Fashion Show: Top notch mountain bike apparel — part 3

Cool cycling kit and more from Kitsbow, Mavic, and Gore

Apparel Helmets Shoes
Clothes dont make the ride, but the can definitely mess it up. Photo courtesy Mavic

Clothes dont make the ride, but they can definitely mess it up. Photo courtesy Mavic

Welcome to part 3 of the Mtbr mountain bike fashion show. This proverbial runway walk features clothing and gear from the likes of Kitsbow, Mavic, and Gore. Head here for part 1, which includes Pactimo, Pearl Izumi, and Qloom. And click here for the latest from Endura, Voler, and Garneau.

In each case, we logged at least a half dozen rides in the apparel, allowing fair evaluation of fashion, function, and fit. All photos are by Dave Kozlowski unless otherwise indicated.

Kitsbow

For true connoisseurs of clothing craftsmanship (who don’t mind spending a little extra — or a lot in some cases), Kitsbow has few peers in the cycling apparel arena. The California-based company sources fine wools from as far away as Australia and New Zealand, uses high quality buttons and zippers, and then gets it all stitched together in North America, where they can assure quality control beginning to end. It’s truly beautiful stuff.

Kitsbow

The highlight piece in this test was the Men’s Adjustable A/M Short ($285, more info at www.kitsbow.com). They’re not quite long enough (and way too expensive) for the kneepad crowd. But every other detail is immaculately attended to. An Italian-made slider snap at the fly means you never have to worry about an unscheduled opening, while four pockets (two rear, two front) provide a litany of storage options. The rear pockets have magnetic snap flaps (plus one with a zipper); the frontside hand pockets both have recessed zippers. And all four are mesh lined to enhance ventilation.

The waist belt is equally secure, with locking buckles that provide two inches of total adjustment and cleanly tuck away once you’re sorted. You can also forget about saddle snags thanks to a well-tailored gusset. Branding is minimal and the fabric is soft on the skin, very durable, and water resistance. And yes, when riding is done, you can definitely wear them at the coffee shop or brew pub and not feel like “that guy.”

Kitsbow Men's Adjustable A/M Short

The Kitsbow Ride Tee carves a similar dual purpose path, functional on the bike, fashionable off it, but not without a financial hit — $120 to be precise. Fabric is 88% merino wool blended with polyester. That means good temperature regulation — and no stink. I wasn’t super impressed with this piece’s wicking, though, as I managed to get it pretty soaked during an extended climbing session. But once over the top it dried quickly. Other notable details include nylon shoulder panels to counteract hydration pack strap abrasion, and a stylish two-button classic Henley look. It’s available in seven colors and five sizes. More info here.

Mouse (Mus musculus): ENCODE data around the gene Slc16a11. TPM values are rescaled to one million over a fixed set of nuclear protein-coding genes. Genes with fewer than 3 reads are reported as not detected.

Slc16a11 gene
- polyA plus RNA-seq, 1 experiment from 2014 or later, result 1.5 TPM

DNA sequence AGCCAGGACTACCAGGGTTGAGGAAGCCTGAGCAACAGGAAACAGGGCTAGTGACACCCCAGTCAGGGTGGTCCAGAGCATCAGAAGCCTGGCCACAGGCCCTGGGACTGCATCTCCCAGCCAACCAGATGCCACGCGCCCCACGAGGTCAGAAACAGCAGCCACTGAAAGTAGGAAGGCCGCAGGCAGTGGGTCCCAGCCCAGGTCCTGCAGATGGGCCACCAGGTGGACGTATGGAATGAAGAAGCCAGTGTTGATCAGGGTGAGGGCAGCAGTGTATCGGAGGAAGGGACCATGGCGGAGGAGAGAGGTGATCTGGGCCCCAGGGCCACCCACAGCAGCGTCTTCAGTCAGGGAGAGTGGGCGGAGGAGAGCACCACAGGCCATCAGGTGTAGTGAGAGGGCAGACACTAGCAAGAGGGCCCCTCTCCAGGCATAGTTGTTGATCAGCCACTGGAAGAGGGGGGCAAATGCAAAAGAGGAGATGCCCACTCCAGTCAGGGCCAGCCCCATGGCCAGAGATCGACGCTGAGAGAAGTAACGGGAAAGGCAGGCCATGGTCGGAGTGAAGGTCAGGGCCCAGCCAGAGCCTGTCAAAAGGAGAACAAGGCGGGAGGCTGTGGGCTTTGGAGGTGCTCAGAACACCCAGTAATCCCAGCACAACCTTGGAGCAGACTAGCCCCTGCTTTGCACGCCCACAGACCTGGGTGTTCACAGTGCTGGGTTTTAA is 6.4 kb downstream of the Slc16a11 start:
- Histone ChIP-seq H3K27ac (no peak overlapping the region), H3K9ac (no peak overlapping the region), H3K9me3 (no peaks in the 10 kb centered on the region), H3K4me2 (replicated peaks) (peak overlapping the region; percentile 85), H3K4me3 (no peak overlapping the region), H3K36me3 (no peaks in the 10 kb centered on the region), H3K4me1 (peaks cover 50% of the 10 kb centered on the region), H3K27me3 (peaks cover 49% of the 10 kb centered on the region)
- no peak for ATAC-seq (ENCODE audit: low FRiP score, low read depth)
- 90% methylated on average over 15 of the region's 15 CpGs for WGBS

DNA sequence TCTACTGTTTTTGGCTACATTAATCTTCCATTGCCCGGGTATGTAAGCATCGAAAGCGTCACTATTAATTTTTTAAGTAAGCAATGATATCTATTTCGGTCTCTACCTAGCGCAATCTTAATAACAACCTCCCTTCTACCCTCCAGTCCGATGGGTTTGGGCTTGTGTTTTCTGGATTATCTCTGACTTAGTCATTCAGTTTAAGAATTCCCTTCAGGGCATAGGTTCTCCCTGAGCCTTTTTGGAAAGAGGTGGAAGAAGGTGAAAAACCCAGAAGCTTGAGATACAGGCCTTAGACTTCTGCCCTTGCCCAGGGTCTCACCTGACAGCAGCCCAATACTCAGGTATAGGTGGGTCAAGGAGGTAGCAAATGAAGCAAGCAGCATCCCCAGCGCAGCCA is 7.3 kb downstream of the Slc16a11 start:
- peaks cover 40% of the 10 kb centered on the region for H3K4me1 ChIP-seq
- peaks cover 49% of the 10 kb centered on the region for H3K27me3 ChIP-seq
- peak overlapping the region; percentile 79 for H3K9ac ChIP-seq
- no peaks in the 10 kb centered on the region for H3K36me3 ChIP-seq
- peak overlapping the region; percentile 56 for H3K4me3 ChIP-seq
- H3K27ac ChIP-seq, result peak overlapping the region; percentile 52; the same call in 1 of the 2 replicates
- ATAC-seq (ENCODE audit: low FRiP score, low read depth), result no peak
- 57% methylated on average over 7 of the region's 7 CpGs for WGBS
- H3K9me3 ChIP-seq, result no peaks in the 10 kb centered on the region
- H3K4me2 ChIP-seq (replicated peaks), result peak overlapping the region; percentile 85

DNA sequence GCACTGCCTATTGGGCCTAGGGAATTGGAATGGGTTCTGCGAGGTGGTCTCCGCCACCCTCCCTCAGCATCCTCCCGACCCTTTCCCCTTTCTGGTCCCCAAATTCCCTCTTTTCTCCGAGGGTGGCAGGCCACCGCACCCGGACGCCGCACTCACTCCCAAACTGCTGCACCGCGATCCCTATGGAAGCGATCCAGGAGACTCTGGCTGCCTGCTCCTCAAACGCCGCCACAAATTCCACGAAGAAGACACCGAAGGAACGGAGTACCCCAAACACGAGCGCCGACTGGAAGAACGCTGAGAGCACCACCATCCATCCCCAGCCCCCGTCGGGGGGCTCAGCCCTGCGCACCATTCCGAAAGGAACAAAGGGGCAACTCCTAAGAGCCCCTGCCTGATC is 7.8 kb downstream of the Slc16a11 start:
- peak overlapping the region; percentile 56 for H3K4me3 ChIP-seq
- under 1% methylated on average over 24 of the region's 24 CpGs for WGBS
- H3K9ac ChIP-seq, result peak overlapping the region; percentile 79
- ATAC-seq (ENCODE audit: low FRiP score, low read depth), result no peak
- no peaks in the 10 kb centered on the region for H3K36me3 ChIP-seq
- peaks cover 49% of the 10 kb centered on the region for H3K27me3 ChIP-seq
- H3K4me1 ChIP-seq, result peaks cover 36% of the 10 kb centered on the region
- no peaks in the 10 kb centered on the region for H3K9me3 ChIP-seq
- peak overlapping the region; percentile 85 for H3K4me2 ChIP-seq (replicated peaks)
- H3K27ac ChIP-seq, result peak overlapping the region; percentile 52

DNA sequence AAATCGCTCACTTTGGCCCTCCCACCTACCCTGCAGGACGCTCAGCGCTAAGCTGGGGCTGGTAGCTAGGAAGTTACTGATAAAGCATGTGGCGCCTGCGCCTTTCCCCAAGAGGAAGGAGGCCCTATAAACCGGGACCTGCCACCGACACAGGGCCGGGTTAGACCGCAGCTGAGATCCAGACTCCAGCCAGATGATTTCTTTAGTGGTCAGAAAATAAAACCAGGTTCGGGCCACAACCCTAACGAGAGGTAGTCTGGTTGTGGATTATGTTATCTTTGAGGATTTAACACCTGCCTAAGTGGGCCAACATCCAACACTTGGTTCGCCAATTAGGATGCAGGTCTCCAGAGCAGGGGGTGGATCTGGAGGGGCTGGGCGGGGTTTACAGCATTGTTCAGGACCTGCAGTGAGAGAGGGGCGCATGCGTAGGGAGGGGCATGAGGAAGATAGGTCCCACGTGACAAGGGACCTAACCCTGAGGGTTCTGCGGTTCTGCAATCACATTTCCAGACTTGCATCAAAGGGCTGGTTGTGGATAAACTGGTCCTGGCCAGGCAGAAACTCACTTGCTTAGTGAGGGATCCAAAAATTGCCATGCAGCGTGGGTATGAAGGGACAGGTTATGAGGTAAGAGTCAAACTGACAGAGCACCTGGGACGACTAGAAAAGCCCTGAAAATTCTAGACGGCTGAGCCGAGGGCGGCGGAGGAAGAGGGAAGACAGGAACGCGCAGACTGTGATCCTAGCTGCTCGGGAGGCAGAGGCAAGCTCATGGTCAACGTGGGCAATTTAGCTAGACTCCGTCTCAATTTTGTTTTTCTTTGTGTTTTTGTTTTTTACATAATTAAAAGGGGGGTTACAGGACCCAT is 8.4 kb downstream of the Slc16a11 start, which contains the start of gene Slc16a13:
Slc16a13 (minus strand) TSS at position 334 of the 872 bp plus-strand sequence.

Underneath it all, we tested (and loved) the Kitsbow Ventilated Base Short ($170, more info here). Normally we prefer full bibs, but these shorts are tailored so well slippage was never an issue. The 3D chamois pad uses high-density foam inserts to relieve pressure, and is specifically designed for the more upright riding position of mountain biking. We rocked these on numerous all-day, high alpine epics with no complaint from the nether region. Leg hems are wide and compressive for a chafe-free fit, and the stretch mesh panels help keep things cool.

Kitsbow Ride Tee

And no matter how you feel about ultra-high-end MTB kit, entering the Kitsbow Slickrock Social contest is a no brainer. The winner and a pal get an all-expenses-paid trip to the Outerbike Moab demo event in October.

Continue to page 2 for four appealing apparel options from Gore »

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About the author: Jason Sumner

An avid cyclist, Jason Sumner has been writing about two-wheeled pursuits of all kinds since 1999. He’s covered the Tour de France, the Olympic Games, and dozens of other international cycling events. He also likes to throw himself into the fray, penning first-person accounts of cycling adventures all over the globe. Sumner, who joined the RoadBikeReview.com / Mtbr.com staff in 2013, has also done extensive gear testing and is the author of the cycling guide book "75 Classic Rides: Colorado." When not writing or riding, the native Coloradoan can be found enjoying time with his wife Lisa and daughter Cora.


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